Recently, I spent a week in Leander, Texas, visiting my nine-year old son. We spent our time together in what has become a semi-perennial fashion, attempting to make up for distance and for the lack of communion Skype offers. We swam a great deal. We visited the LBJ museum and hit up a comic book shop. He effortlessly trounced me at chess, though I held my own at checkers and Connect Four. We read books, played video games, made fun of various iterations of Scooby-Doo. We watched a whole lot of MacGyver.
For those not in the know, MacGyver was a television series that ran from 1985 until 1992. The protagonist was one Angus MacGyver (Richard Dean Anderson), Vietnam veteran and inventive, worldly operative in the employ of a quasi-governmental foundation. Sheepish, sexless, and a bit of a dork, our hero was forever catapulting into international intrigues or stumbling into domestic conspiracies or doing favors for old friends, reliably risking, via his mulleted big-heartedness, serious injury or death.
The show typifies a certain species of Reagan-era camp, where goofiness and danger and innocence co-mingle as fluffy, prime-time escapism. MacGyver’s luck seemed to strain belief. He rolled a Jeep and had a nemesis who never seemed to die. One of his best friends was played by Teri Hatcher, who somehow hasn’t been as insufferable since. There are a lot of weak, bad jokes. But MacGyver ages better than, say, The Dukes of Hazzard or The A Team because it was a show science teachers probably adored: dude was constantly sciencing the shit out of everything.
I didn’t catch every episode of MacGyver during my stay, but of the ones I saw, “Trumbo’s World” stood apart from the rest. In it, MacGyver isn’t facing off against a gang or a mastermind or a terrorist ringleader or a crooked constable; he’s forced to stare down nature. The pre-credit sequence offers freeform derring-do, as our hero springs a cute, imprisoned geologist from cut-rate bandits somewhere in the Pyrenees.
From there, he’s off to the Amazon to aid a flighty ornithologist homie who’s concerned about some birds or something. (One of MacGyver’s running jokes is that its subject almost never gets a chance to breathe; a fresh disaster is forever lurking, and he’s always the only man for the job.) Seeking a guide into the brush, MacGyver and Dr. Alden (Peter Jurasik) find themselves at the mercy of one Lucien Trumbo (David Ackroyd), an irascible, imperious plantation master. Trumbo, brandishing a firearm, tells them to shove off. Alden, who is kind of an idiot, effortlessly embodies the whiny, entitled American attitude. Heretofore silent, MacGyver realizes that begging isn’t gonna fly, and slides into a mein he will occupy for the episode’s duration: a guileless, capable handyman who’s maybe a little slow. He offers to repair Trumbo’s busted generator, and in so doing a) befriends a young, loyal campesino (Will Gotay) named, um, Lulz, and b) eventually wrangles a guided brush tour from the grateful, softening Trumbo himself.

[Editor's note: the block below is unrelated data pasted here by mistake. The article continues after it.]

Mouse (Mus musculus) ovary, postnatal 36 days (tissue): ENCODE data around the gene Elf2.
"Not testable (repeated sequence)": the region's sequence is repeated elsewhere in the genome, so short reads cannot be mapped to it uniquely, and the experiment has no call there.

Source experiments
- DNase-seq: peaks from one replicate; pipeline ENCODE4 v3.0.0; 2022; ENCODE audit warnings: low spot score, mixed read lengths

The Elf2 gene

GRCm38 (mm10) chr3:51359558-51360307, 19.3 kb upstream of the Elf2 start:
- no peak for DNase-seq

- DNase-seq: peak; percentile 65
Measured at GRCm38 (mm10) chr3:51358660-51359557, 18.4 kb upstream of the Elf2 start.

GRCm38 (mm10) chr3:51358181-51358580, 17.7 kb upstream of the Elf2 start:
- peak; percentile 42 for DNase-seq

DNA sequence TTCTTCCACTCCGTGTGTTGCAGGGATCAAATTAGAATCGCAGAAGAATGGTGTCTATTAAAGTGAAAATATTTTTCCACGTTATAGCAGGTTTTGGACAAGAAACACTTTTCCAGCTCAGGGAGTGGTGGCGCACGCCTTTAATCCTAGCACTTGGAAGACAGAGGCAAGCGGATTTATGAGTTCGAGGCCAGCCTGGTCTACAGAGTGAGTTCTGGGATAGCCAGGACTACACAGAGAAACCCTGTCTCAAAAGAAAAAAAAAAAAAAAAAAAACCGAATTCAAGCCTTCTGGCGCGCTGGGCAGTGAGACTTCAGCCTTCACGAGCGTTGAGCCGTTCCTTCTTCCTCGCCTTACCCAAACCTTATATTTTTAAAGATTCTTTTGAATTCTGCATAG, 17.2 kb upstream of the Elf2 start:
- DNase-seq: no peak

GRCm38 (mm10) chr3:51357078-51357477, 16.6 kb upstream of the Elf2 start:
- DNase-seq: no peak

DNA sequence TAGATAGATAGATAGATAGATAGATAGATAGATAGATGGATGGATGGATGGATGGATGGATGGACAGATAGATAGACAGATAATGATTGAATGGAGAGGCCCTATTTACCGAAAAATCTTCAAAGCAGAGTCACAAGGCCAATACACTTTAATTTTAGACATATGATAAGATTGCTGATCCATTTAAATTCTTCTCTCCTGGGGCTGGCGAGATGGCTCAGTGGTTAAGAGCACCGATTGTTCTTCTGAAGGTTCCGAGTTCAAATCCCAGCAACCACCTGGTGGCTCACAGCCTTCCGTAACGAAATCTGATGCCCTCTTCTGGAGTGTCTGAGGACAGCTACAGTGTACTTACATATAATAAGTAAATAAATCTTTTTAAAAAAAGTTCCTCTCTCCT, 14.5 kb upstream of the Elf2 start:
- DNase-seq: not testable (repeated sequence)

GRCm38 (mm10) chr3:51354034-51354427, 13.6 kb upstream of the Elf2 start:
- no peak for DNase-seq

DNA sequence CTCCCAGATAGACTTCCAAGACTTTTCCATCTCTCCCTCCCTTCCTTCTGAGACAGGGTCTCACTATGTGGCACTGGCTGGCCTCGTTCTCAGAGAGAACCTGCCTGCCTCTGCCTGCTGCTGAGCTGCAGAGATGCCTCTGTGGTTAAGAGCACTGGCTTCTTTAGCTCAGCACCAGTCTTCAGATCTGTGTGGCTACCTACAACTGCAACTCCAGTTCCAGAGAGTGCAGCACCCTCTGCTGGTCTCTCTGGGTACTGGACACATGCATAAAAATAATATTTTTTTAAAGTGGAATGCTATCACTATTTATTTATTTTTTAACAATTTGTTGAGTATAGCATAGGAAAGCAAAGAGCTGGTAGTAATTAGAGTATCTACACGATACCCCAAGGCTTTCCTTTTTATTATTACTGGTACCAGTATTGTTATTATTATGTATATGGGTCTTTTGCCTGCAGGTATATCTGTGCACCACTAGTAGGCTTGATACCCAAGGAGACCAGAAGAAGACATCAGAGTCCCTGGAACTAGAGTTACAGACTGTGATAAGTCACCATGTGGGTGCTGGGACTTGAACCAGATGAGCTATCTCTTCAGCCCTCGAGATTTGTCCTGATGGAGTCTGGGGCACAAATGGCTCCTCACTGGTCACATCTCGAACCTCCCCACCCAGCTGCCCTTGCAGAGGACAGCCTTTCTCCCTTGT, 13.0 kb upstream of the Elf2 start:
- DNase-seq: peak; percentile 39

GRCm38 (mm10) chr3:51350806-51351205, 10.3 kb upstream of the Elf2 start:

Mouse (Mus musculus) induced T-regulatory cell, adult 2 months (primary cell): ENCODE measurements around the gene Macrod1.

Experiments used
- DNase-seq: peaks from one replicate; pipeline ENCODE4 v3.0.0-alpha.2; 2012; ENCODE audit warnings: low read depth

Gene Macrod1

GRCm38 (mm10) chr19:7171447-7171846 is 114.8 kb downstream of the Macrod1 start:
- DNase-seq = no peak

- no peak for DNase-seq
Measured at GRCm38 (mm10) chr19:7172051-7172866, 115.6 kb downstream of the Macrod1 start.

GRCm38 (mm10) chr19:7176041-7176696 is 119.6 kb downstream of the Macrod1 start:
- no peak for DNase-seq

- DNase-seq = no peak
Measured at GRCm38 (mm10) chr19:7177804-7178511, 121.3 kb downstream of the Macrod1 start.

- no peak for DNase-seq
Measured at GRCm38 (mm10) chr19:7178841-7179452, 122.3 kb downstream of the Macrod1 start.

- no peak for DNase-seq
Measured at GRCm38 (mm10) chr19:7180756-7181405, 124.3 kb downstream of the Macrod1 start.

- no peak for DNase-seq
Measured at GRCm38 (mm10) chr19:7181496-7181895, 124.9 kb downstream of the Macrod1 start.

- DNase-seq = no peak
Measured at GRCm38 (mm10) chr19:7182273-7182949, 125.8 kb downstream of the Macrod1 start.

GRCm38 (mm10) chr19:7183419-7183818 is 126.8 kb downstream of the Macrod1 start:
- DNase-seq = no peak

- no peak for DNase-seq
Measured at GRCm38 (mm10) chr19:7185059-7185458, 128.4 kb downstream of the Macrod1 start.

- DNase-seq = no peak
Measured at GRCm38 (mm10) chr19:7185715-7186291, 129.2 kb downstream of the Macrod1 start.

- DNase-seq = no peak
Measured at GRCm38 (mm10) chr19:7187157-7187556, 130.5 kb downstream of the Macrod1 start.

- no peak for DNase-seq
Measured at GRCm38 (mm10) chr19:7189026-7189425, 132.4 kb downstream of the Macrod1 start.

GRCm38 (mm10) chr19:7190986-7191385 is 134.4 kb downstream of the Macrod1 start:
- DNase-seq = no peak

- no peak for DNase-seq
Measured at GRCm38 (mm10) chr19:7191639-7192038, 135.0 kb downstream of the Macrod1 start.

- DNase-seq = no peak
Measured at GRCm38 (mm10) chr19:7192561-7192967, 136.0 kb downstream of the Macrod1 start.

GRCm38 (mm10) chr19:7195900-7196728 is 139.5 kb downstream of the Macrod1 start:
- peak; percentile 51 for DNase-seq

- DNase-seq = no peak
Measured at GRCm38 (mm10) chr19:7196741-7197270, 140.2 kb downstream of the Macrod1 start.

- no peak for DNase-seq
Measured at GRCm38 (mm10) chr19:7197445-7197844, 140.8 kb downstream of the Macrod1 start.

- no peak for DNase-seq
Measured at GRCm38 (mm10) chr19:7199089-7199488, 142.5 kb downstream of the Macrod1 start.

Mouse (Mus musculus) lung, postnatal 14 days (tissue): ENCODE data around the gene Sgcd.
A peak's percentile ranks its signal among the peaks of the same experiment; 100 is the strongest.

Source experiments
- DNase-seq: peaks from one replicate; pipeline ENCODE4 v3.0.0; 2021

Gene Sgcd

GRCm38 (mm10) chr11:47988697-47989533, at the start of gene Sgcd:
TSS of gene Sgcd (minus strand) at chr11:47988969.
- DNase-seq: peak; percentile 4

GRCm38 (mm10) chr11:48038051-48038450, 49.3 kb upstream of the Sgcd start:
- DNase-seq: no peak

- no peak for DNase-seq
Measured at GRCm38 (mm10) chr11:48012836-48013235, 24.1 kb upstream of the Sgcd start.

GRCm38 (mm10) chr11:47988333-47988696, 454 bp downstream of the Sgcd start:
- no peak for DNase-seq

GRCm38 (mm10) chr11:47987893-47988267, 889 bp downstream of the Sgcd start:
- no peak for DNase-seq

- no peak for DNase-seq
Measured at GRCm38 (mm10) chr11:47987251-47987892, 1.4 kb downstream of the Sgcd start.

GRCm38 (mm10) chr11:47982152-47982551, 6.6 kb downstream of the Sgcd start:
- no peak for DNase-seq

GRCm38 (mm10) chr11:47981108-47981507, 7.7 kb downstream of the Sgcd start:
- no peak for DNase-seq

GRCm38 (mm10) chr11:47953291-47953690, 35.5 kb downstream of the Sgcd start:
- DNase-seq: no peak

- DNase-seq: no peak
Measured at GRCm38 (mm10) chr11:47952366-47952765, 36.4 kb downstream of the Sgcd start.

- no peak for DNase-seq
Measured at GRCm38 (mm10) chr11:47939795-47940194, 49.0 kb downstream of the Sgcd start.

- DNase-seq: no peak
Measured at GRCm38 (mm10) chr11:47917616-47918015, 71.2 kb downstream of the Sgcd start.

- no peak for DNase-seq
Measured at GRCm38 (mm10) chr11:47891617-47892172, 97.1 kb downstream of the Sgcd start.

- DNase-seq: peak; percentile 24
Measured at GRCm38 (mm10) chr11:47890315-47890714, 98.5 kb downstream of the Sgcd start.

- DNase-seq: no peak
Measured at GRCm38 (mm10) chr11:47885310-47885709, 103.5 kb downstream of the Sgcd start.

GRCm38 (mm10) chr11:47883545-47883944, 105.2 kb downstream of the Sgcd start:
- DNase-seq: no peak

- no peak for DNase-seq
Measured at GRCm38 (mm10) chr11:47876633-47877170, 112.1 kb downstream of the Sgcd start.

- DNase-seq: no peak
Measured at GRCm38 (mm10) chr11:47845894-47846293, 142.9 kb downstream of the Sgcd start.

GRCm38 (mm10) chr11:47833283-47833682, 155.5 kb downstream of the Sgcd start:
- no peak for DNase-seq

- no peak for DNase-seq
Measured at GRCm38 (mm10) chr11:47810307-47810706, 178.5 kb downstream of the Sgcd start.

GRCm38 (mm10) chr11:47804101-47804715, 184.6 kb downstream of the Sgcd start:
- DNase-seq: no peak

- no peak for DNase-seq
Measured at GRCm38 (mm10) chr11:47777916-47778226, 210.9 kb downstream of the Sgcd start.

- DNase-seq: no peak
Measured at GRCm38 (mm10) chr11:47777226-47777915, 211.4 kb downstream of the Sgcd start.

So: exposition topped with foreshadowing. You’re sure you know where the plot is going; it’s obvious that Trumbo will soon stand revealed as a total dick who exploits and mistreats the natives who work for him, and MacGyver will emerge as an incidental emancipator. Except that that isn’t what happens at all.
Trumbo, Alden, and MacGyver quickly learn why all region’s birds and mammals are vacating the region: ants. Millions of biting, relentless soldier ants are swarming every inch of ground—and they’re headed straight for Trumbo’s plantation. Alden’s enthusiasm for nature photography does him in; he’s so excited to be snapping pictures of ants clustered on trees and steer skulls that he notices too late that they’re upon him, and he tumbles into their midst and is overcome.
The survivors in the party rescue members of a nearby tribe, then it’s back to the plantation, where every campesino except one is getting the fuck out of dodge. An enraged Trumbo blasts a hole in a boat—Ackroyd, credit to him, really puts his all into the role, in a way that other guest stars on this show couldn’t be bothered to—then MacGyver decks him, and glowering ensues on a massive scale. But once the campesinos have skedaddled, Trumbo, MacGyver, and Lulz are all that’s left to take on the unstoppable tide of ants—or to die trying.
“Trumbo’s World” is based on short story "Leiningen Versus The Ants" written by Carl Stephenson and borrows footage from the 1954 Charlton Heston vehicle The Naked Jungle. There’s something innately biblical about its premise, and contemporary screenwriter/director team might have seen fit to present the invading ants as a punishment. Trumbo would’ve been more of a sadist, he wouldn’t have had the memory of a dead wife at hand as a moral justification for standing his ground, and so on; many elements of this story are problematic enough from a modern perspective as-is. But the MacGyver braintrust wring out a dynamite finale anyway, with flamethrowers, exploded dams, desperate straits, and the hero lunging dramatically across an ant-ravaged landscape in an improvised hazmat suit—science, motherfuckers!—on a mission to rescue the plantation, if not whatever crops Trumbo was banking on. Taken whole, it feels like an apt metaphor for today, as we start to recognize that our biggest enemy isn’t among us: the enemy, it turns out, is the world we heedlessly forsook for generation after generation.